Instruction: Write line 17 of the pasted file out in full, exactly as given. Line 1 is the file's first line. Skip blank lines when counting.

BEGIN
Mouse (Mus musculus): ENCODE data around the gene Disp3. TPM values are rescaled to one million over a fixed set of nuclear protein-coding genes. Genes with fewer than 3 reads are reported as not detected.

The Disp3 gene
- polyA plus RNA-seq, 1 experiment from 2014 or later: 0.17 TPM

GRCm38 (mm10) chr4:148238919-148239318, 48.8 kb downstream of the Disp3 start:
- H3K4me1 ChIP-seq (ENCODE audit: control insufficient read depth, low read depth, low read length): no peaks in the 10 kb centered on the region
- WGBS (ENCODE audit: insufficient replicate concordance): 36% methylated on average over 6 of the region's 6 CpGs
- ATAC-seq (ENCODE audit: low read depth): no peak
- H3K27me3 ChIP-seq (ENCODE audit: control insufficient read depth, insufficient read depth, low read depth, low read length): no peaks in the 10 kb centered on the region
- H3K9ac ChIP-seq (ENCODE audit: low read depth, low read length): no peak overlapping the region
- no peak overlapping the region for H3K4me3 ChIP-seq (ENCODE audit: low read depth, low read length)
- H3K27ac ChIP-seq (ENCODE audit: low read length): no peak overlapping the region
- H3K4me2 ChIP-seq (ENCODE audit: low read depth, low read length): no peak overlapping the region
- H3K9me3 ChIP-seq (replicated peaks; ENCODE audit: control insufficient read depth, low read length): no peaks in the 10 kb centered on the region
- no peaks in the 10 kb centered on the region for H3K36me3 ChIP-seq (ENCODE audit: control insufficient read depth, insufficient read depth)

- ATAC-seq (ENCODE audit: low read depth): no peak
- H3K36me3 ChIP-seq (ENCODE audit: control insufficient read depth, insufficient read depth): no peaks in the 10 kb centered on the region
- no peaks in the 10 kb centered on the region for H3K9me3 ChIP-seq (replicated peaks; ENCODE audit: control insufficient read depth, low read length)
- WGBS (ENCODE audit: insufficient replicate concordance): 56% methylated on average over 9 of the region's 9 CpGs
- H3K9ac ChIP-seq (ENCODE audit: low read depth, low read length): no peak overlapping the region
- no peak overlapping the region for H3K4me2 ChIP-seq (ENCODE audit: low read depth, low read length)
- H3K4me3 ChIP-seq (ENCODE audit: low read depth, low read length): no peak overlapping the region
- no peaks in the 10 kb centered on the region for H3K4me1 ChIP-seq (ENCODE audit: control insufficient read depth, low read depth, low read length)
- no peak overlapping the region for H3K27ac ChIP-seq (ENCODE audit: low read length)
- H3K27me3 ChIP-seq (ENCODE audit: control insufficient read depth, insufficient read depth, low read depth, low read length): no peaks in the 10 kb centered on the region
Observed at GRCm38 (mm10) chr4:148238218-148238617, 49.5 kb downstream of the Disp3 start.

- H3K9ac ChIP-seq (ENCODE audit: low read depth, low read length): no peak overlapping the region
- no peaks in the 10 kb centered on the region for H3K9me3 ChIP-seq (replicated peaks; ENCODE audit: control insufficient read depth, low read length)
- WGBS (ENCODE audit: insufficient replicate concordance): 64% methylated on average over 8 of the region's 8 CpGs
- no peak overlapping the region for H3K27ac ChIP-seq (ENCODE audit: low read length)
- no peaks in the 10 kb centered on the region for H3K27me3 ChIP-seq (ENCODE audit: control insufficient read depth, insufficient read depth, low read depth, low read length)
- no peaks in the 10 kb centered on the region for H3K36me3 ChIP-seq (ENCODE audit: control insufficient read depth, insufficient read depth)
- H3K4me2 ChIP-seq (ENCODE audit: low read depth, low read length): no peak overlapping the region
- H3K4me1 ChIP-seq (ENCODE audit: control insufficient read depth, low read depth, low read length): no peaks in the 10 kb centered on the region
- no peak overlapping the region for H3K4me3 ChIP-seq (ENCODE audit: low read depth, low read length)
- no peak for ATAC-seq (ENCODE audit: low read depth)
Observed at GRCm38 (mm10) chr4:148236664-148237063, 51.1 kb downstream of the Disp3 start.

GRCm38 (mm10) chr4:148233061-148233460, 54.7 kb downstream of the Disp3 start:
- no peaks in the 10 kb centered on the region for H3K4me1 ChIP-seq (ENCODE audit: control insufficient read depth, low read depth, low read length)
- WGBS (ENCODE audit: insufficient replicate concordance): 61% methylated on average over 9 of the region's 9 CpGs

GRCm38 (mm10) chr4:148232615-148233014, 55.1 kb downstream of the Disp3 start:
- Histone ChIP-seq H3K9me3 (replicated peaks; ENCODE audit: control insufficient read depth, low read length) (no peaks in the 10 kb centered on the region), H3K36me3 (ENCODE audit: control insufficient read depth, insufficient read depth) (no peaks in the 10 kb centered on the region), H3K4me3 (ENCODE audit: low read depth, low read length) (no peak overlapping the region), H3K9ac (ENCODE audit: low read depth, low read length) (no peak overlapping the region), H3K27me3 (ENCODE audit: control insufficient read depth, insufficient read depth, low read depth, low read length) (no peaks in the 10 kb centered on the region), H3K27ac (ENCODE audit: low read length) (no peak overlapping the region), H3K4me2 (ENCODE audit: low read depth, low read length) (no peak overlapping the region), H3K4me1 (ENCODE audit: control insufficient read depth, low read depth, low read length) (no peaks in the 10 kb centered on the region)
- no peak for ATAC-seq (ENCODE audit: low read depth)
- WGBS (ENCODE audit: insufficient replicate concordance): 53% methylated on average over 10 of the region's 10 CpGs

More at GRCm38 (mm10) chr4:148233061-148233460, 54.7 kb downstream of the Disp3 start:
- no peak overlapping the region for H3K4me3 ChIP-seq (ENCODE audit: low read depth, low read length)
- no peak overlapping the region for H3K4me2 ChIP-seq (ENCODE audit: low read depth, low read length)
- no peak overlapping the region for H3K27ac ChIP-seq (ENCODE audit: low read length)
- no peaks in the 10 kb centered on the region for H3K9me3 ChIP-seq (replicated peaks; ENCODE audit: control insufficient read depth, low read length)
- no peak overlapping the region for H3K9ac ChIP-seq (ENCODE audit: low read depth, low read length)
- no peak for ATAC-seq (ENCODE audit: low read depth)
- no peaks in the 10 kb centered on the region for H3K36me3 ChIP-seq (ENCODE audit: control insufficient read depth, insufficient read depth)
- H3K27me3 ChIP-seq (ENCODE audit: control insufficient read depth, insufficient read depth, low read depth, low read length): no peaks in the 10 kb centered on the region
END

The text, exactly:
- no peaks in the 10 kb centered on the region for H3K9me3 ChIP-seq (replicated peaks; ENCODE audit: control insufficient read depth, low read length)